From Wikisource
Jump to navigation Jump to search
This page needs to be proofread.


We have all of us sufficient fortitude to bear the misfortunes of others.[1]


The constancy of sages is nothing but the art of locking up their agitation in their hearts.


Those who are condemned to be executed[2]

  1. . " Every man can master a grief, but he that has it." — JfwcA Ado about Nothingy Act iii. Scene 2. "Men Can counsel and speak comfort to that grief, Which they themselves not feel, but tasting it Their counsel turns to passion. « « « «  No, no ! 'Tis all men's office to speak patience To those that wring under the load of sorrow. But no man's virtue nor sufficiency. To be so moral, when he shall endure The like himself." Much Ado about Nothing , Act v. Scene 1, Swift was not above adopting this maxim as his own. " I never knew a man who could not bear thé misfortunes of others with the most Christian resignation." — Th<yught9 on Various Subjects,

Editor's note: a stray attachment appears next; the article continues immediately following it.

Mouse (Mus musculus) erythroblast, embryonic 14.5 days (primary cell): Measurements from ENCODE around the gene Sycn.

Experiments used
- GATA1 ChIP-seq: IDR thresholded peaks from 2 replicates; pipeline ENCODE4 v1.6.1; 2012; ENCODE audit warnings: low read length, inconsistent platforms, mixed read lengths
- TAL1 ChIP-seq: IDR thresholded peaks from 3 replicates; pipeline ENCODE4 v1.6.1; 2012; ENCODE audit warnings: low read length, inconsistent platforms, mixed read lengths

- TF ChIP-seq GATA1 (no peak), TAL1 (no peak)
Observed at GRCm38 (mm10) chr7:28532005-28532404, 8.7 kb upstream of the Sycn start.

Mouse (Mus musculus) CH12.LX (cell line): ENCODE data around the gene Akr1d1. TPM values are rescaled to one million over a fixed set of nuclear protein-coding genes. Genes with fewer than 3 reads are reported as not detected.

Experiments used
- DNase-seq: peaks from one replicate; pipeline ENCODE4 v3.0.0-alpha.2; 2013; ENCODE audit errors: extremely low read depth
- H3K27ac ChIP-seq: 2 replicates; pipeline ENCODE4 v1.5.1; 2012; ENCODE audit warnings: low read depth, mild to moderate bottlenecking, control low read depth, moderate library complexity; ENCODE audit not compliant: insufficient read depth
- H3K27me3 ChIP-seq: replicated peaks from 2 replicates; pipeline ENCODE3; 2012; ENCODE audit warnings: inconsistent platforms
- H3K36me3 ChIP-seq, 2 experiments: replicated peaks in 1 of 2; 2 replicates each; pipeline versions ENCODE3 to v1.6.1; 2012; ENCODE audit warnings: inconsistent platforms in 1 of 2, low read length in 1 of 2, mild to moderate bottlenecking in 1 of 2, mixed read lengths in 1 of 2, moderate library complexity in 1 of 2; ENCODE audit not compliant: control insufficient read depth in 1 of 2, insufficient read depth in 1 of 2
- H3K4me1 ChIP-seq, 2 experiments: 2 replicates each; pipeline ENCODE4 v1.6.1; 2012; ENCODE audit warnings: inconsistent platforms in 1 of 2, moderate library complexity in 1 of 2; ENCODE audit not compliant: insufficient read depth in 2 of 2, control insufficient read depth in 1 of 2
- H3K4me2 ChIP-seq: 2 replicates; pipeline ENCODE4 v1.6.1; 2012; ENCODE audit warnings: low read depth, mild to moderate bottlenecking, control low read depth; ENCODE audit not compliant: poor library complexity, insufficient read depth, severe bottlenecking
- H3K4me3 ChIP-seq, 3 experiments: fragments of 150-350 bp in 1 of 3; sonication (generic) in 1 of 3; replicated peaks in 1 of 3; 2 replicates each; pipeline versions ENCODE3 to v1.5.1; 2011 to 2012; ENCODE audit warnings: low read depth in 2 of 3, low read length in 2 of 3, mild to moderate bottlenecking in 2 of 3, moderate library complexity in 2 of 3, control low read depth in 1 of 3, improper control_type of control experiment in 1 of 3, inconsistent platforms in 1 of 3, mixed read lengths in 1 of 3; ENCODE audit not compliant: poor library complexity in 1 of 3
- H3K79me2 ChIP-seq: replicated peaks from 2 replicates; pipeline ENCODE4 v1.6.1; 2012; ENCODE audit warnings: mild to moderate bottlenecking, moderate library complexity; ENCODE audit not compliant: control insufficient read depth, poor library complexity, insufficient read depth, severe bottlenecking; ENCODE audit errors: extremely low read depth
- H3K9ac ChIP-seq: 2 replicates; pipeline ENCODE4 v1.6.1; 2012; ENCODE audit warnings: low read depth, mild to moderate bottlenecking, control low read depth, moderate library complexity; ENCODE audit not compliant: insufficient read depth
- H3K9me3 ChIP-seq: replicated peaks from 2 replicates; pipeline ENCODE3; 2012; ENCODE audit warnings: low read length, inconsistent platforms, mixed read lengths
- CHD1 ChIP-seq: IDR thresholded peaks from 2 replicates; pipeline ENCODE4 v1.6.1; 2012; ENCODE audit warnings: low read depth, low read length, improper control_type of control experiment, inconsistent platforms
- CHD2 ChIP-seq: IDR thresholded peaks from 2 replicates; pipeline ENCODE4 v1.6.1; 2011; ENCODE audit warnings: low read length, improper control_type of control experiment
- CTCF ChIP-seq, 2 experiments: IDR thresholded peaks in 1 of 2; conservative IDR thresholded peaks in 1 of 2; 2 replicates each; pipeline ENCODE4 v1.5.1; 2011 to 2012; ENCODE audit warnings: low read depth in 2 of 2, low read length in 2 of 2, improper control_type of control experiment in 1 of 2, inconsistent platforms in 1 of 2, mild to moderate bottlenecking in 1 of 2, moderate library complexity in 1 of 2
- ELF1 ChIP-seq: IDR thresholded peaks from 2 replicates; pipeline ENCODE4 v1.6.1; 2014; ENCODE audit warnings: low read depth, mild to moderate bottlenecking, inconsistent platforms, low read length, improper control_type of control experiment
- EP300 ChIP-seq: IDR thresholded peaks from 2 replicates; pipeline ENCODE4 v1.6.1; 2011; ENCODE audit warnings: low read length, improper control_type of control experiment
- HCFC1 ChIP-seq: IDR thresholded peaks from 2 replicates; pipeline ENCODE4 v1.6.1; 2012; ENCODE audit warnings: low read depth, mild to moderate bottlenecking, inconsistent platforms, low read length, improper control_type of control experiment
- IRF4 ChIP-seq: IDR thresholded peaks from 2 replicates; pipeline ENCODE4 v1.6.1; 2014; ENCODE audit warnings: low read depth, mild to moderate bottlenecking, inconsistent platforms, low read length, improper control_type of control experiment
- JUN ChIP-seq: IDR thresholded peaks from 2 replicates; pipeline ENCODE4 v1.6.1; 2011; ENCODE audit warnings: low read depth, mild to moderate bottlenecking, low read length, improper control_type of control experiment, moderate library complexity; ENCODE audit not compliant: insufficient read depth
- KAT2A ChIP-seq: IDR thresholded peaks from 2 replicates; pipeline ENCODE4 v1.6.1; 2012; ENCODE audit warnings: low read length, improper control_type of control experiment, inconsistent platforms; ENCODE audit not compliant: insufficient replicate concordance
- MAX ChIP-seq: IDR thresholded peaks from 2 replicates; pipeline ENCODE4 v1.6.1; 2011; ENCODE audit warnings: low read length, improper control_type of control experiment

2. 22. "The poor wretches that we see brought to the place of execution, full of ardent devotion, and therein, as much